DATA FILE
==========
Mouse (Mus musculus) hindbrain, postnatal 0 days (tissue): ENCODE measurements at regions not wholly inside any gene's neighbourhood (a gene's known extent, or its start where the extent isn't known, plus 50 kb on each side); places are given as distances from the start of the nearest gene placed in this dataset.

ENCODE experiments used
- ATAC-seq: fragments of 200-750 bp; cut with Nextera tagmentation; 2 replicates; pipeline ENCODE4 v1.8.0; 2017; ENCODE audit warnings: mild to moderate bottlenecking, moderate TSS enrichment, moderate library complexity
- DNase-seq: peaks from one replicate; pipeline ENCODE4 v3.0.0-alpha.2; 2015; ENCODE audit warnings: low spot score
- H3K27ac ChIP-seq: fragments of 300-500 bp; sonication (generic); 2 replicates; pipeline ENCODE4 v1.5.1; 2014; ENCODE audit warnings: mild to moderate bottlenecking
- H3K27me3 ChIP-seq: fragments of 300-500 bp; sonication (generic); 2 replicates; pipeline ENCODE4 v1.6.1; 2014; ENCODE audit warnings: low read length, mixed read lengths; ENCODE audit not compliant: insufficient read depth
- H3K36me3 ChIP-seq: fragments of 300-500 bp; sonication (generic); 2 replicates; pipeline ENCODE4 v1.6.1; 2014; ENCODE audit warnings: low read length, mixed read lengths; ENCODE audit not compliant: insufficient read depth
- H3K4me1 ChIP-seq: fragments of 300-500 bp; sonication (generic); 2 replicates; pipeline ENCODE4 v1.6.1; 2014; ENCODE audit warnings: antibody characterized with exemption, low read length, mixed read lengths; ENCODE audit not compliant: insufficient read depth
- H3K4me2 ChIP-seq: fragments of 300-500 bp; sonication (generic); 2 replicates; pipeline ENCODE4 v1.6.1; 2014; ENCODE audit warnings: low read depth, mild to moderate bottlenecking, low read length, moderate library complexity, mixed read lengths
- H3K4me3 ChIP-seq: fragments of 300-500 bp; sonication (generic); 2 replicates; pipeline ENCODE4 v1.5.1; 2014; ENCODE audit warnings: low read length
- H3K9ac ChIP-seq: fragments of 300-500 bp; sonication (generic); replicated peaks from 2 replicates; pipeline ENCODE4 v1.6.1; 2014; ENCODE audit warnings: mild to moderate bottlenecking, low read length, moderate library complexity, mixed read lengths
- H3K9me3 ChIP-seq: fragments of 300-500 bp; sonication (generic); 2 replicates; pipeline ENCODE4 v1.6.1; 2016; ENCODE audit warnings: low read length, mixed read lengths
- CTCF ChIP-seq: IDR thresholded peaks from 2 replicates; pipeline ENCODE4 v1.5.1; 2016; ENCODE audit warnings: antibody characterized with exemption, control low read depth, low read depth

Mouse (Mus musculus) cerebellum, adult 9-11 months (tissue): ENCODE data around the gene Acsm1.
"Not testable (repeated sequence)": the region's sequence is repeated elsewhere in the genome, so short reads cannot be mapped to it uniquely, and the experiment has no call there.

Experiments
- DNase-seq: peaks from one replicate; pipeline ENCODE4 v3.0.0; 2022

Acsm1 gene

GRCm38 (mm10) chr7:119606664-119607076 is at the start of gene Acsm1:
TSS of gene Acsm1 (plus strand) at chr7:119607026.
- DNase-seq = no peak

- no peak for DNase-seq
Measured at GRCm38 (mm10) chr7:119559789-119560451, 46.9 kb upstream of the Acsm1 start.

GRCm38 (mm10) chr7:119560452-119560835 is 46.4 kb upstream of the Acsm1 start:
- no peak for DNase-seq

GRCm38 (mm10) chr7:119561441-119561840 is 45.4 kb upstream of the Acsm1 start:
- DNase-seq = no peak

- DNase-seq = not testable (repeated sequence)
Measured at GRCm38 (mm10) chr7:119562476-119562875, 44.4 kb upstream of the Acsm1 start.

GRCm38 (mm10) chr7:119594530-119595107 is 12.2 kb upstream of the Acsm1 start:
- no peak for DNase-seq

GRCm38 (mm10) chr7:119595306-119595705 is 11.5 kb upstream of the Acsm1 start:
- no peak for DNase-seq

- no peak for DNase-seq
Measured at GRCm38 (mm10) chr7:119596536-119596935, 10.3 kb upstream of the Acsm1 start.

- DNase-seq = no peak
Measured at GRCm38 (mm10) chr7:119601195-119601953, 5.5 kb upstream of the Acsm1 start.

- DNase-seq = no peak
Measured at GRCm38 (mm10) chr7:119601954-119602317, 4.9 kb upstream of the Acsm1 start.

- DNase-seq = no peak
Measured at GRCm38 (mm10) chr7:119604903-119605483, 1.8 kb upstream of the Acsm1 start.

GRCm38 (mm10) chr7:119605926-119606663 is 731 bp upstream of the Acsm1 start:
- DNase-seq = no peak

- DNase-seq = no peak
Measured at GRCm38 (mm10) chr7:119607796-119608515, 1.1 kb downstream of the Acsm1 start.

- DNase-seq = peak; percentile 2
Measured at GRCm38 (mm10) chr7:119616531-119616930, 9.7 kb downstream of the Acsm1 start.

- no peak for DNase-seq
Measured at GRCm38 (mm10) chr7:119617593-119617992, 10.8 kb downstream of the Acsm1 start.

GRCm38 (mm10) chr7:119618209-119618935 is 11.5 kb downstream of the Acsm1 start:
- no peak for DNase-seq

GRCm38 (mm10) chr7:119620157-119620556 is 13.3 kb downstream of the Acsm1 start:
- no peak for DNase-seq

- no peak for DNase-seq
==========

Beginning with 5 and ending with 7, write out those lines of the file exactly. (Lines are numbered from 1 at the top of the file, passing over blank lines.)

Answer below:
- H3K27ac ChIP-seq: fragments of 300-500 bp; sonication (generic); 2 replicates; pipeline ENCODE4 v1.5.1; 2014; ENCODE audit warnings: mild to moderate bottlenecking
- H3K27me3 ChIP-seq: fragments of 300-500 bp; sonication (generic); 2 replicates; pipeline ENCODE4 v1.6.1; 2014; ENCODE audit warnings: low read length, mixed read lengths; ENCODE audit not compliant: insufficient read depth
- H3K36me3 ChIP-seq: fragments of 300-500 bp; sonication (generic); 2 replicates; pipeline ENCODE4 v1.6.1; 2014; ENCODE audit warnings: low read length, mixed read lengths; ENCODE audit not compliant: insufficient read depth